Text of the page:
In view of the news of the tragedy, the barbarity and shocking loss of life in Syria, I felt this may be a timely reminder about how malaria elimination was, and could still be, a huge benefit to all mankind and an aid towards a calmer and more peaceful world. Palestine 100 years ago was as tribal and had been as fractious as Syria is now, and yet in 1925, the League of Nations declared Palestine to be 'the most peaceful country of any in the Middle East'.
Countries known to have ebola are avoided by tourists because people die of it, and recently this disease has been given much media attention.
Charlwood JD, Wilkes TJ. Studies on the age composition of Anopheles darlingi Root from Brazil. Bulletin of Entomological Research, 1979 67, 337-342.
Working on Anopheles darling with the great Tony Wilkes – perhaps best person that I know, and, apart from Gillies, certainly the best field entomologist that I have known. An enormous influence on yours truly, not just in terms of entomology and how to approach field work but how to approach life.
Would anyone please explain why the example below of a successful method of malaria elimination is not being followed elsewhere?
When IBM dominated the computer world in the 1970s, an expression arose ‘No-one was ever fired for buying IBM’, even though competitors’ machines may have been more suitable for the task. Has a similar attitude now arisen towards bednets by those considering malaria elimination? Is the default position with regard to malaria elimination ‘No-one ever gets fired for buying mosquito bednets’? By 1970, Malaria was eliminated in North America and Europe. Were bednets extensively used there?
The quest for the anti-malaria ‘silver-bullet’/’magic-bullet’ drug or vaccine. Has this confused, distracted, mesmerised or misled the practical (cf theoretical lab-based) anti-malaria scientists?
Google’s definition of ‘Silver Bullet’ includes “ A simple remedy or a quick solution for a difficult problem”. Simple. Quick. And its definition of ‘Magic Bullet’ includes “A drug or treatment that cures a disease quickly and easily without producing bad effects”. Quickly. Easily.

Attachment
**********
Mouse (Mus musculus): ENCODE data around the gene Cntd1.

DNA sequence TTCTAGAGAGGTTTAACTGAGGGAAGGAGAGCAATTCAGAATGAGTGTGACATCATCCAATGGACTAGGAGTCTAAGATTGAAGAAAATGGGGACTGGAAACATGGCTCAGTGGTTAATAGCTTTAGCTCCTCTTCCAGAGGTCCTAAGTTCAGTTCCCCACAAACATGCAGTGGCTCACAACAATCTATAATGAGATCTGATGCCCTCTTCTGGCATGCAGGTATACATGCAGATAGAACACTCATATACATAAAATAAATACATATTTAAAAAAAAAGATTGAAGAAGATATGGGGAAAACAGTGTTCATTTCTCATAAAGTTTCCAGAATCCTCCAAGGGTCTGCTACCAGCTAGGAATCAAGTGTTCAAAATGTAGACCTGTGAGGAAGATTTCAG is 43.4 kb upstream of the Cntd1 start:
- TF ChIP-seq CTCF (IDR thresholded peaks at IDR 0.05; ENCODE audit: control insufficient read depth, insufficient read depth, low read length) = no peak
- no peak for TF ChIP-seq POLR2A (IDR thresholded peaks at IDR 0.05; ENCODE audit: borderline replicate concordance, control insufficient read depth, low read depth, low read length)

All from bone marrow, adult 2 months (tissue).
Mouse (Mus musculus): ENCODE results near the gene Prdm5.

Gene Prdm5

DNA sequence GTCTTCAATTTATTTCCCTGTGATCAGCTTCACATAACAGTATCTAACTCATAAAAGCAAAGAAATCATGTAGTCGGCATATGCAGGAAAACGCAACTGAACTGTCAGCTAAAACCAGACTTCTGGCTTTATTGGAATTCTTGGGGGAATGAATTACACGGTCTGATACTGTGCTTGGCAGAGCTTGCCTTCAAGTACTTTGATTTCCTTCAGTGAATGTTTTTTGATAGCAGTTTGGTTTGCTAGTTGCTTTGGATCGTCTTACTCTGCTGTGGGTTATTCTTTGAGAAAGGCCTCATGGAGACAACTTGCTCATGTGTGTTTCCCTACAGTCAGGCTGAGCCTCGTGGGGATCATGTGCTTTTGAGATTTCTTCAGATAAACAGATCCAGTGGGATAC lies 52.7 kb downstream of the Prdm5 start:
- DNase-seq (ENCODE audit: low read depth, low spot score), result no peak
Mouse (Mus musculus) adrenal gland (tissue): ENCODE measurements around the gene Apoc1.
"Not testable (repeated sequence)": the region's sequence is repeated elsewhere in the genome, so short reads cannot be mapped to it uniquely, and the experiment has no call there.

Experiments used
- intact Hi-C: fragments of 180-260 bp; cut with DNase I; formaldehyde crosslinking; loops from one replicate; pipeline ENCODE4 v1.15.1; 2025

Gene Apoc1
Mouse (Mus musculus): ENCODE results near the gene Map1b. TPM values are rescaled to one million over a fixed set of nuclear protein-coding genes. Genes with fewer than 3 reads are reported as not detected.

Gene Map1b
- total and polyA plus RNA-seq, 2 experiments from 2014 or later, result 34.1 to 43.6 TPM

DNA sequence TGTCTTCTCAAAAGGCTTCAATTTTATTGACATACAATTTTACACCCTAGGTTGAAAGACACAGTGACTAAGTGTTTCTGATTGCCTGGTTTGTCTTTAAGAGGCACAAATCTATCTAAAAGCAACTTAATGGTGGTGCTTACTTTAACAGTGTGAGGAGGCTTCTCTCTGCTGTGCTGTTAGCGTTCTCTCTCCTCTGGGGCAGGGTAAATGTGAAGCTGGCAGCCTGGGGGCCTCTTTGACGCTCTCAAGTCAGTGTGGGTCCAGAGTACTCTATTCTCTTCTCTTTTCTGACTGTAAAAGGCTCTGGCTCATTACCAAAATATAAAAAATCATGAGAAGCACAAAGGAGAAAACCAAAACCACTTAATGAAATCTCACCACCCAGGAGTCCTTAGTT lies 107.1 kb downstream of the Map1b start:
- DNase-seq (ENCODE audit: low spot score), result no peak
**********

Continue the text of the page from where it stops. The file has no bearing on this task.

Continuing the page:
Tomnod has teamed up with the University of California San Francisco's Malaria Elimination Initiative to develop a population map of Swaziland to assist in planning and implementing malaria elimination activities.
Tomnod uses DigitalGlobe satellite imagery to engage online volunteers to scan small portions of a large area. The volunteers scan the imagery and mark locations of interest to that particular survey. In this case the survey is looking for villages across Swaziland. When buildings are spotted by a volunteer in a polygon, that polygon is marked.
On 7th August 2012, Bart Knols brought to our attention a lecture by Margaret Heffernan entitled ‘Dare to Disagree’, and which can be seen at http://www.malariaworld.org/blog/margaret-heffernan-must-see-all-mw-subscribers . Margaret Heffernan spoke amongst other things about a scientist, Alice Stewart, who, in the 1950s, investigated and demonstrated the incidence of childhood cancer and its connection with the practice of X-raying pregnant women.
LLIN, new products and the impact of/ on insecticide resistance
In the past 15 years malaria mortality and morbidity rates have been halved. This owes not least to insecticide based interventions and in particular the Long Lasting Insecticidal Net (LLIN). In recent years increased findings of insecticide resistance have caused serious concerns whether these advances are threatened, although how much and how to respond remain topics for discussion.